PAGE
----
Blizzard’s team-based first-person shooter Overwatch will begin its third season of competitive play in December, and principal designer Scott Mercer revealed that players will keep their current Skill Ratings during the offseason.
Previously, Overwatch sorted players into Skill Tiers based on their Skill Ratings, which disrupted the balance of seasonal matchmaking. Mercer notes that matchmaking issues from previous seasons will be addressed with the upcoming launch of Season 3.
Citing a desire to have each competitive Overwatch season “feel like a fresh start,” Mercer outlined the delicate balance involved in managing player Skill Tiers between seasons. Rather than decreasing or resetting player Skill Ratings at launch, however, Mercer notes that Season 3 will allow players to carry over their current standings “as a starting point.”
“Fair matches of skill between the teams provide the greatest chance for you to have fun in Overwatch,” Mercer explains. “At the same time, we’d also like every new competitive season to feel like a fresh start.”
“These two goals end up being somewhat contradictory,” Mercer admits. “If we completely reset everyone’s Skill Rating (SR) at the start of a new season, then players of all skill levels would end up playing against each other and having poor quality matches until the system could reevaluate each player’s skill. Because of this, we don’t fully reset your SR when a new season begins, and instead use your SR from the previous season as a starting point.”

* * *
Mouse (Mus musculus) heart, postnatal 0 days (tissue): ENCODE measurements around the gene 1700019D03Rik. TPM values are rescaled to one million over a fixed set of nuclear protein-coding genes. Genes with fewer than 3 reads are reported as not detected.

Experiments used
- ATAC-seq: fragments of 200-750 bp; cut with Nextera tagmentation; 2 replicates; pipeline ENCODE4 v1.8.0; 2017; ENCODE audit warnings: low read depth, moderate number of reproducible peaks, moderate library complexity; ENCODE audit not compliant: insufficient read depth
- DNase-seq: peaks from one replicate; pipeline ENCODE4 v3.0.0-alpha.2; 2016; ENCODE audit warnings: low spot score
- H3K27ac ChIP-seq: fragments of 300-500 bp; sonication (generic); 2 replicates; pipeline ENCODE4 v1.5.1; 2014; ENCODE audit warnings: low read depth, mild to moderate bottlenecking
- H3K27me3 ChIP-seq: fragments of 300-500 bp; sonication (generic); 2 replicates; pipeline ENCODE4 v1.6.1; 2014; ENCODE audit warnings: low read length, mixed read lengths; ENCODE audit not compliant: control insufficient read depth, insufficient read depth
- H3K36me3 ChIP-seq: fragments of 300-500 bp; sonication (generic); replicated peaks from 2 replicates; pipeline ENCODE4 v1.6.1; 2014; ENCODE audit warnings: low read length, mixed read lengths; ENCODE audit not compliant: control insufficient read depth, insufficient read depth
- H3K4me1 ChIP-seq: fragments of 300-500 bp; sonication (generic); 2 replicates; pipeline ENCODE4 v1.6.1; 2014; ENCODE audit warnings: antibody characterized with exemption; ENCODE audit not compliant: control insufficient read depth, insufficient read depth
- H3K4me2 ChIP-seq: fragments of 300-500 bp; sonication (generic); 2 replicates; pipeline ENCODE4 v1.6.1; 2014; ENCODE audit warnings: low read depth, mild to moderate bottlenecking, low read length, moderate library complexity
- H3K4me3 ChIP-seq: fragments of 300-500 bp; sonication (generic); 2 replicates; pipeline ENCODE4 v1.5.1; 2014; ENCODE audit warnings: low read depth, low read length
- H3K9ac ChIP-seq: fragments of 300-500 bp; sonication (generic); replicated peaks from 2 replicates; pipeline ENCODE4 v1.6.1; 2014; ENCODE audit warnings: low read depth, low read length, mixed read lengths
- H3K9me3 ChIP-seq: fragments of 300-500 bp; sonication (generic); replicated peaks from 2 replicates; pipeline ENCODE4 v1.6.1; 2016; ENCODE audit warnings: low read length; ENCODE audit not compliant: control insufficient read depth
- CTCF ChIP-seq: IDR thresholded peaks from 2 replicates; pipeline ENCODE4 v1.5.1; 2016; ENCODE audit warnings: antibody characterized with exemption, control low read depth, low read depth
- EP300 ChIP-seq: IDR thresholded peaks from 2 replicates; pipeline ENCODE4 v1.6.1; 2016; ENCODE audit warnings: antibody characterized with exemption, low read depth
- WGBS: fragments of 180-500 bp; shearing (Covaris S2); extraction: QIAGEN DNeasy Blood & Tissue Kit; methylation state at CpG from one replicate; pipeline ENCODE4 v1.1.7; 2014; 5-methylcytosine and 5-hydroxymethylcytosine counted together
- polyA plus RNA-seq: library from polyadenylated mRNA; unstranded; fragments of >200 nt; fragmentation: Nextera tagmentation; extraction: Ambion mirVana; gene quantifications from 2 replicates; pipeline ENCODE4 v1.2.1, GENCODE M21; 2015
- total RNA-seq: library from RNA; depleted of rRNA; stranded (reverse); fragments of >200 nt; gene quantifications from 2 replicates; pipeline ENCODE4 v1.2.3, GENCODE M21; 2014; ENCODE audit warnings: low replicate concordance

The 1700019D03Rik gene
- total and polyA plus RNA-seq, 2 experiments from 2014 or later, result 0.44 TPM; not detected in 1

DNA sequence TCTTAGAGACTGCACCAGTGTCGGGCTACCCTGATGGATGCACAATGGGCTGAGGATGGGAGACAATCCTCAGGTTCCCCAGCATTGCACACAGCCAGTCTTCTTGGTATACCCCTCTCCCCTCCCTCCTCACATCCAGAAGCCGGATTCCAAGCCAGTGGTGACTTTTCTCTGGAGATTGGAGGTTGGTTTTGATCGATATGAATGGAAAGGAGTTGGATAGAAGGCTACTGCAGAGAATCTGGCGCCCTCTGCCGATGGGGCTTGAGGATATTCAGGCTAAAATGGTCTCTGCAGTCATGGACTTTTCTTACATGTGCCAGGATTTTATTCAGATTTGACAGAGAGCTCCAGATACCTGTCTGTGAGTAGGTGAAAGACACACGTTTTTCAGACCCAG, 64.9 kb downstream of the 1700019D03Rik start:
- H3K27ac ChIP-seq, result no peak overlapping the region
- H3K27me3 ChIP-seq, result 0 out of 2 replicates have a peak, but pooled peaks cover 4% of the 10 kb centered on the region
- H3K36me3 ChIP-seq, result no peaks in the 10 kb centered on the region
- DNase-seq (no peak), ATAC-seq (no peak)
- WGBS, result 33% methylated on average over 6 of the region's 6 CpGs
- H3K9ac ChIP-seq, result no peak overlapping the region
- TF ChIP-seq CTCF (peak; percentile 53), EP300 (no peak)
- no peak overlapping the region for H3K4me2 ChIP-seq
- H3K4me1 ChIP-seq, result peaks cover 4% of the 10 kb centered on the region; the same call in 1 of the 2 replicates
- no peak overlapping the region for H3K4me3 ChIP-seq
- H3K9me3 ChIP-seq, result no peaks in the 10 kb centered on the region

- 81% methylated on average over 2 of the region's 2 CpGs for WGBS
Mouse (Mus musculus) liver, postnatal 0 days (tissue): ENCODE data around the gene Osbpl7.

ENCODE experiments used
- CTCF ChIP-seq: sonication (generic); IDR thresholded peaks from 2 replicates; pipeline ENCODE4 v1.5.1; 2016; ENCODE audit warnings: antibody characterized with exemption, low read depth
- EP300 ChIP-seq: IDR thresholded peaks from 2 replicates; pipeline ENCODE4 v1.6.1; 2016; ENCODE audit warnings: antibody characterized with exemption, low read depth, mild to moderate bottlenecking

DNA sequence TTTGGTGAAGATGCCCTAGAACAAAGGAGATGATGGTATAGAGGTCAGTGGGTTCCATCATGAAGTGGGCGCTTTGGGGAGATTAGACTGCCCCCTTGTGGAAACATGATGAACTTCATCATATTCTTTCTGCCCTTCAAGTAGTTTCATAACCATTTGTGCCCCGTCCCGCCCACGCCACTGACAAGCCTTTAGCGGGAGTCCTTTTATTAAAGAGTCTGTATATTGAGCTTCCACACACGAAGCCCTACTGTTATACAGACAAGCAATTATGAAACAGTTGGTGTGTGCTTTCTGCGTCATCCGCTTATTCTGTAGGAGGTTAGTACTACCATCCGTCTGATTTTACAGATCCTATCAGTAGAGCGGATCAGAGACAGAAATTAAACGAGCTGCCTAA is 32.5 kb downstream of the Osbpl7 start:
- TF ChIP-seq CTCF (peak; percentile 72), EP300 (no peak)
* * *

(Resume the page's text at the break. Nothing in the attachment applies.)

Mercer revealed that Blizzard is currently testing rebalanced Skill Rating and Skill Tier placement within Overwatch‘s public test realm ahead of Season 3’s debut next month. Blizzard’s revised rankings calculations now favor a level playing field, rather than the “fresh start” approach adopted by previous seasons.
While Blizzard will make efforts to retain player Skill Ratings between seasons, Mercer warns that some players may start at a lower Skill Tier in Season 3, though Skill Ratings points from wins will be awarded at an increased rate as compensation.
“We’re also going to initially tune your [Skill Ratings] to be slightly lower to start,” Mercer notes. “In turn, fewer players should start the season having their Skill Rating drastically drop despite having close to even wins and losses.
“This change will mean that some players will not start in the same tier for Season 3 that they were placed in for Season 2, and that your SR gains from winning will be a little higher at the beginning of the season. After you play enough matches, however, your SR gains and losses will go back to normal.”
The second season of competitive Overwatch play concludes on November 24. Season 3 will launch on December 1.